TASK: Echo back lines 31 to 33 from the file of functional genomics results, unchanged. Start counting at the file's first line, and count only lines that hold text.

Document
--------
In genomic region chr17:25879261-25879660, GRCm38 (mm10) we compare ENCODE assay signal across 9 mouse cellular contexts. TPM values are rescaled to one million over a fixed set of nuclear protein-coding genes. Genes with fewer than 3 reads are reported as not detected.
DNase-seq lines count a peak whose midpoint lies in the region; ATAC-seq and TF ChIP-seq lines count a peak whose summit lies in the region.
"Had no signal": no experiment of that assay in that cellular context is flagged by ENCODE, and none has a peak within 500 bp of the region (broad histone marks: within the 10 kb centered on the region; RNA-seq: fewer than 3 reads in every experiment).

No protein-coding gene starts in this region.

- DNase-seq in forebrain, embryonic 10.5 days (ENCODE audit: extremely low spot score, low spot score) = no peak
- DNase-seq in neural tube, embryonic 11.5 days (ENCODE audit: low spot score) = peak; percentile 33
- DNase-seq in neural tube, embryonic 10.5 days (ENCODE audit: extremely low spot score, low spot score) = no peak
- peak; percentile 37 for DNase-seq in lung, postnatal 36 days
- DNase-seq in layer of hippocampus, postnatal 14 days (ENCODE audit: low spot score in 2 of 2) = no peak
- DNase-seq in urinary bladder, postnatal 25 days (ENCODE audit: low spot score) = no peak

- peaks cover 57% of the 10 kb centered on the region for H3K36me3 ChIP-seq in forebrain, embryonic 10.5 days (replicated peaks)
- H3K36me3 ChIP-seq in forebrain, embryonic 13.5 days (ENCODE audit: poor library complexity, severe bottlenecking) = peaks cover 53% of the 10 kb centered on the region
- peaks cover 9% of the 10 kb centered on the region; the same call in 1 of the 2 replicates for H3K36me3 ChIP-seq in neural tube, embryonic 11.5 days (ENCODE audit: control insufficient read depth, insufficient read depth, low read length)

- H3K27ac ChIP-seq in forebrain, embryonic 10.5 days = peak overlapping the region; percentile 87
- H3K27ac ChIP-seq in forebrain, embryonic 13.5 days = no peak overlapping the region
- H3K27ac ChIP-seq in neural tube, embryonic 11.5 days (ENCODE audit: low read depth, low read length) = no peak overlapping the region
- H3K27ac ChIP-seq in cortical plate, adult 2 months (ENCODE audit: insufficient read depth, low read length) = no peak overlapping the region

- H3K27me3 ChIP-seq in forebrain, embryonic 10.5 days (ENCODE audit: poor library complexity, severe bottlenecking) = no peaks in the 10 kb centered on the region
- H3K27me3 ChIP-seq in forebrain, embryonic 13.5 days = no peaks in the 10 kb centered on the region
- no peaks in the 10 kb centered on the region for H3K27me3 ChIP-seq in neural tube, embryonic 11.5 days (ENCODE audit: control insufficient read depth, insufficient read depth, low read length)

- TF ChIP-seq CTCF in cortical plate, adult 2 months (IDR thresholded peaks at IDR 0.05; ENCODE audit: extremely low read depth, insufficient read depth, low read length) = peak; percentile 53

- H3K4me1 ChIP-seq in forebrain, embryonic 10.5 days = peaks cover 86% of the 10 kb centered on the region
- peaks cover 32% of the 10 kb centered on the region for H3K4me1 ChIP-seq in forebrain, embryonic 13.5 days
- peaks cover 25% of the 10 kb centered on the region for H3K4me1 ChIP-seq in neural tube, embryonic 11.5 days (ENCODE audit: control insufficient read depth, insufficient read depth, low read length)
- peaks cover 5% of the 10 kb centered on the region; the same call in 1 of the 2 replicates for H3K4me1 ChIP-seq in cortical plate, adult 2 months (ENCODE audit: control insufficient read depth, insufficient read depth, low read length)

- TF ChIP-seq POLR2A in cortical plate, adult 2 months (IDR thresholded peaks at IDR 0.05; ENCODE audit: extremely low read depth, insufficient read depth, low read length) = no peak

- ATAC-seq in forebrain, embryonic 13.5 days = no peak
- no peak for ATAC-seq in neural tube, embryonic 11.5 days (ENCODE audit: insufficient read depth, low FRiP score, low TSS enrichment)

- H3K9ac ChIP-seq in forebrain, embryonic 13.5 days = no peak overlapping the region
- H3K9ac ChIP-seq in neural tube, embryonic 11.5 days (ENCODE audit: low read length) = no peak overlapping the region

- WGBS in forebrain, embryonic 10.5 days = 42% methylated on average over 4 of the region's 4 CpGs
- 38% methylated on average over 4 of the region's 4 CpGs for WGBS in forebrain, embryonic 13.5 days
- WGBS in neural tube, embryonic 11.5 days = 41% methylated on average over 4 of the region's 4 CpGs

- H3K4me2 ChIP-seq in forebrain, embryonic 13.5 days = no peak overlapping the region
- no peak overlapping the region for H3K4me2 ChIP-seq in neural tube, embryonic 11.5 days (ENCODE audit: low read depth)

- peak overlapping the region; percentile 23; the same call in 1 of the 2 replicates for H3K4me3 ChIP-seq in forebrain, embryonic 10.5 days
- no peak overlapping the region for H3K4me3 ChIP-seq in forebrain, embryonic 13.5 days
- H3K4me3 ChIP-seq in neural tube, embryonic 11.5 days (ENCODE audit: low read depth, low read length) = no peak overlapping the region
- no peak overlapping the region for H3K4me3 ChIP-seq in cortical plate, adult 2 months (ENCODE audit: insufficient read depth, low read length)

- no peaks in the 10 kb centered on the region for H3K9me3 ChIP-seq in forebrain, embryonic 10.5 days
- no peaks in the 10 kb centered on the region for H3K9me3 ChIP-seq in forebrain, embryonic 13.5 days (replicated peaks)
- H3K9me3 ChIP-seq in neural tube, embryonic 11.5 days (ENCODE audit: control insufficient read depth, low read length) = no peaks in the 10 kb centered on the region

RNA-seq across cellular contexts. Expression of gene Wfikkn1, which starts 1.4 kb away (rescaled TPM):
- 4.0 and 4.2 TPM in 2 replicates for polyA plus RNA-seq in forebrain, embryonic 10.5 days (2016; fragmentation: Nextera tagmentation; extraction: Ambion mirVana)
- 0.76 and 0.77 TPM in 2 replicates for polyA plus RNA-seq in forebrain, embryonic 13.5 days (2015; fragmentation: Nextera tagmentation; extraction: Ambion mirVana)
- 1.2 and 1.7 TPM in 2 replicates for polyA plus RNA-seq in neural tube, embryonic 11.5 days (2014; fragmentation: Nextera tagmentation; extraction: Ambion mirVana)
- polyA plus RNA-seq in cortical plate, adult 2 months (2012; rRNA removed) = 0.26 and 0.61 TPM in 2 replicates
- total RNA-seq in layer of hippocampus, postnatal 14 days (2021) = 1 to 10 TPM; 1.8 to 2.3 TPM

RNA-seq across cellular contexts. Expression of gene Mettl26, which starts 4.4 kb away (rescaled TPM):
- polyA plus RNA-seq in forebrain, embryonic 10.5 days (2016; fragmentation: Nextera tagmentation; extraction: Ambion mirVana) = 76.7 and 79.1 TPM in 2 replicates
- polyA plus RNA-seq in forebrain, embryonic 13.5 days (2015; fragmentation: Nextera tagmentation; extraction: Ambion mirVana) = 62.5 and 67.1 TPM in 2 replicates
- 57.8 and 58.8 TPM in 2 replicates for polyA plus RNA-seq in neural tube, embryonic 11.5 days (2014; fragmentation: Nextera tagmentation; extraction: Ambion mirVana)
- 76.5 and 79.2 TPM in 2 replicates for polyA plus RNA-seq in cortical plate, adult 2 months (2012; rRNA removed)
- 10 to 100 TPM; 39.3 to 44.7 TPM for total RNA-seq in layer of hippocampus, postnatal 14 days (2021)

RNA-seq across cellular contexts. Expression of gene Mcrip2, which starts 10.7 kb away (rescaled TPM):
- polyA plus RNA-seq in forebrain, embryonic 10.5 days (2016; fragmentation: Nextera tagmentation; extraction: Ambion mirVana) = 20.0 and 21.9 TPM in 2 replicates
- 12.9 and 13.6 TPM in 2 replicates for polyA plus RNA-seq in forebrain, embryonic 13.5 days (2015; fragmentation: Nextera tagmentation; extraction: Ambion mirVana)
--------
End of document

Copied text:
- WGBS in forebrain, embryonic 10.5 days = 42% methylated on average over 4 of the region's 4 CpGs
- 38% methylated on average over 4 of the region's 4 CpGs for WGBS in forebrain, embryonic 13.5 days
- WGBS in neural tube, embryonic 11.5 days = 41% methylated on average over 4 of the region's 4 CpGs